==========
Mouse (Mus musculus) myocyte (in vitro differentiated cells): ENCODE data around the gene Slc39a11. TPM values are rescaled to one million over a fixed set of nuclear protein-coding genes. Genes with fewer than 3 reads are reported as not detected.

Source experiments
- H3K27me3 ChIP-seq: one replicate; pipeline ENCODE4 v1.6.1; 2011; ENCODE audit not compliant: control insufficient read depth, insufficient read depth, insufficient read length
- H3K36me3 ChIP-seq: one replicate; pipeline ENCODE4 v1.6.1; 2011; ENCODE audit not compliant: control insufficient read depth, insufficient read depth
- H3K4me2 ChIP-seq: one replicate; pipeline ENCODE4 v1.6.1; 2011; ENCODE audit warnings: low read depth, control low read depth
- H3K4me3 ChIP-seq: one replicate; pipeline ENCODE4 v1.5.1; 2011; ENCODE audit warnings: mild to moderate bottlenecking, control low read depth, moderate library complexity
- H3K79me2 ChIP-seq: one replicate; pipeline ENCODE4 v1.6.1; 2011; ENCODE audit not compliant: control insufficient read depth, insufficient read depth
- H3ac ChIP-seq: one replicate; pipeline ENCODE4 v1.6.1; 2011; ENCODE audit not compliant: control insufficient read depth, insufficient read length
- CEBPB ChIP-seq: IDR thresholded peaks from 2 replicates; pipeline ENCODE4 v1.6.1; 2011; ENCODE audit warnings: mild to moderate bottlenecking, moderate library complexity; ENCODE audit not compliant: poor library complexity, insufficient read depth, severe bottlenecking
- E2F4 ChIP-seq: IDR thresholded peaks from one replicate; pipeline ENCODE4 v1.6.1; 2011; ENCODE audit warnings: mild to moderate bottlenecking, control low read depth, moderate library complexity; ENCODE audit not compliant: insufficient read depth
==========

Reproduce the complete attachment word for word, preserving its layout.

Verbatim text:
Mouse (Mus musculus) myocyte (in vitro differentiated cells): ENCODE data around the gene Slc39a11. TPM values are rescaled to one million over a fixed set of nuclear protein-coding genes. Genes with fewer than 3 reads are reported as not detected.

Source experiments
- H3K27me3 ChIP-seq: one replicate; pipeline ENCODE4 v1.6.1; 2011; ENCODE audit not compliant: control insufficient read depth, insufficient read depth, insufficient read length
- H3K36me3 ChIP-seq: one replicate; pipeline ENCODE4 v1.6.1; 2011; ENCODE audit not compliant: control insufficient read depth, insufficient read depth
- H3K4me2 ChIP-seq: one replicate; pipeline ENCODE4 v1.6.1; 2011; ENCODE audit warnings: low read depth, control low read depth
- H3K4me3 ChIP-seq: one replicate; pipeline ENCODE4 v1.5.1; 2011; ENCODE audit warnings: mild to moderate bottlenecking, control low read depth, moderate library complexity
- H3K79me2 ChIP-seq: one replicate; pipeline ENCODE4 v1.6.1; 2011; ENCODE audit not compliant: control insufficient read depth, insufficient read depth
- H3ac ChIP-seq: one replicate; pipeline ENCODE4 v1.6.1; 2011; ENCODE audit not compliant: control insufficient read depth, insufficient read length
- CEBPB ChIP-seq: IDR thresholded peaks from 2 replicates; pipeline ENCODE4 v1.6.1; 2011; ENCODE audit warnings: mild to moderate bottlenecking, moderate library complexity; ENCODE audit not compliant: poor library complexity, insufficient read depth, severe bottlenecking
- E2F4 ChIP-seq: IDR thresholded peaks from one replicate; pipeline ENCODE4 v1.6.1; 2011; ENCODE audit warnings: mild to moderate bottlenecking, control low read depth, moderate library complexity; ENCODE audit not compliant: insufficient read depth